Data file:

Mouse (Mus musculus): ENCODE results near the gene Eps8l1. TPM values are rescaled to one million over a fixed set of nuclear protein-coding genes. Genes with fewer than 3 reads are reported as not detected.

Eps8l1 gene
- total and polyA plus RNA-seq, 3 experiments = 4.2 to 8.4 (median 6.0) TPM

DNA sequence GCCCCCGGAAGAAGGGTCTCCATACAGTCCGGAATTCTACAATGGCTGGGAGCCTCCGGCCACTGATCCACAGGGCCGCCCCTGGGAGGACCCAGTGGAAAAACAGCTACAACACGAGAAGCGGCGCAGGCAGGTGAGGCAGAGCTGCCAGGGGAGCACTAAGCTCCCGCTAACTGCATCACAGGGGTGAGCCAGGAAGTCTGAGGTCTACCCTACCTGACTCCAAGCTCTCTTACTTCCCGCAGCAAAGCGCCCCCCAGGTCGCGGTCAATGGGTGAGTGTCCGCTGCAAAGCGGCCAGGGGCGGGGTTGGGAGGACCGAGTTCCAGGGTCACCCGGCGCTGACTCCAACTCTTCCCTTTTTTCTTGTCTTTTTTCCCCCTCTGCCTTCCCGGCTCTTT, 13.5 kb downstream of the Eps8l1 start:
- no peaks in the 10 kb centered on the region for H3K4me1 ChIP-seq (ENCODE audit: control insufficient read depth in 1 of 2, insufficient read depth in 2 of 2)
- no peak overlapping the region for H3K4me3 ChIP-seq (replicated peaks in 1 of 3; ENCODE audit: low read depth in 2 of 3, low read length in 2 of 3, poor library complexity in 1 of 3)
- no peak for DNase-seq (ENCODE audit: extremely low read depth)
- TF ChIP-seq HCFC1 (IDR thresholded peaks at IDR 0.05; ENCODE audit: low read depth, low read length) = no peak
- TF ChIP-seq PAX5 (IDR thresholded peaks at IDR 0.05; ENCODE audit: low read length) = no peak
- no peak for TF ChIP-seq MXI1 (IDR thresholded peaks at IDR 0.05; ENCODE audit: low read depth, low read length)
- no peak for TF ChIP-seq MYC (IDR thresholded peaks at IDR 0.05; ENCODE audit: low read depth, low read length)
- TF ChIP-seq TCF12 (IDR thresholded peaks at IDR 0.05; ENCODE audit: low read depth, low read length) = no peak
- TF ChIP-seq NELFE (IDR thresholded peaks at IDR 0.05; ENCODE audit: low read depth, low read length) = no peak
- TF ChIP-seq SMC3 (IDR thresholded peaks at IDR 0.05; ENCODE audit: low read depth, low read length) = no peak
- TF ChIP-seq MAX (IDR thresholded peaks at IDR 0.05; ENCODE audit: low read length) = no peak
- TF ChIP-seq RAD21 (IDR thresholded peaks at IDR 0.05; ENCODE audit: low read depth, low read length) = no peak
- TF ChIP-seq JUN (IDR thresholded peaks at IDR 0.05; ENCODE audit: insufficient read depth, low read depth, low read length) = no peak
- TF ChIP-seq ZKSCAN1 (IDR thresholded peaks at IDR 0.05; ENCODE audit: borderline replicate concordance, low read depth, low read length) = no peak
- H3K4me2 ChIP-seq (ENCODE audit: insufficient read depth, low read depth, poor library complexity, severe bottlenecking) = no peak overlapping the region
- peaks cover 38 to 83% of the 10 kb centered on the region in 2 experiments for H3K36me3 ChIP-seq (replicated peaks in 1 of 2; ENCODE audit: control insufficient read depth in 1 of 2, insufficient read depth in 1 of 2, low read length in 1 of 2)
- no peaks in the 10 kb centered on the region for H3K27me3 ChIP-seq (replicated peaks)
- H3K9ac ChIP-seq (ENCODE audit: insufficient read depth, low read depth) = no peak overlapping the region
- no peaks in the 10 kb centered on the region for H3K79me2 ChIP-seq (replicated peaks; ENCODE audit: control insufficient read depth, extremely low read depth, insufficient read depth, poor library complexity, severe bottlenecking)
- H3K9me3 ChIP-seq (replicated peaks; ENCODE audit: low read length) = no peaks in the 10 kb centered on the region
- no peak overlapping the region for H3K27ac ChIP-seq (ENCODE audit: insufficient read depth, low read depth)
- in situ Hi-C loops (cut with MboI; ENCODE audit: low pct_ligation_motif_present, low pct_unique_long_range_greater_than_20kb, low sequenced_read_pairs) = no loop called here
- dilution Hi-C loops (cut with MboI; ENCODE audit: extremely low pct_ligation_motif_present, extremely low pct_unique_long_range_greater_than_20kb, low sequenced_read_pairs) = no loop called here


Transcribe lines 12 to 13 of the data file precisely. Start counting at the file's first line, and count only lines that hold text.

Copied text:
- TF ChIP-seq TCF12 (IDR thresholded peaks at IDR 0.05; ENCODE audit: low read depth, low read length) = no peak
- TF ChIP-seq NELFE (IDR thresholded peaks at IDR 0.05; ENCODE audit: low read depth, low read length) = no peak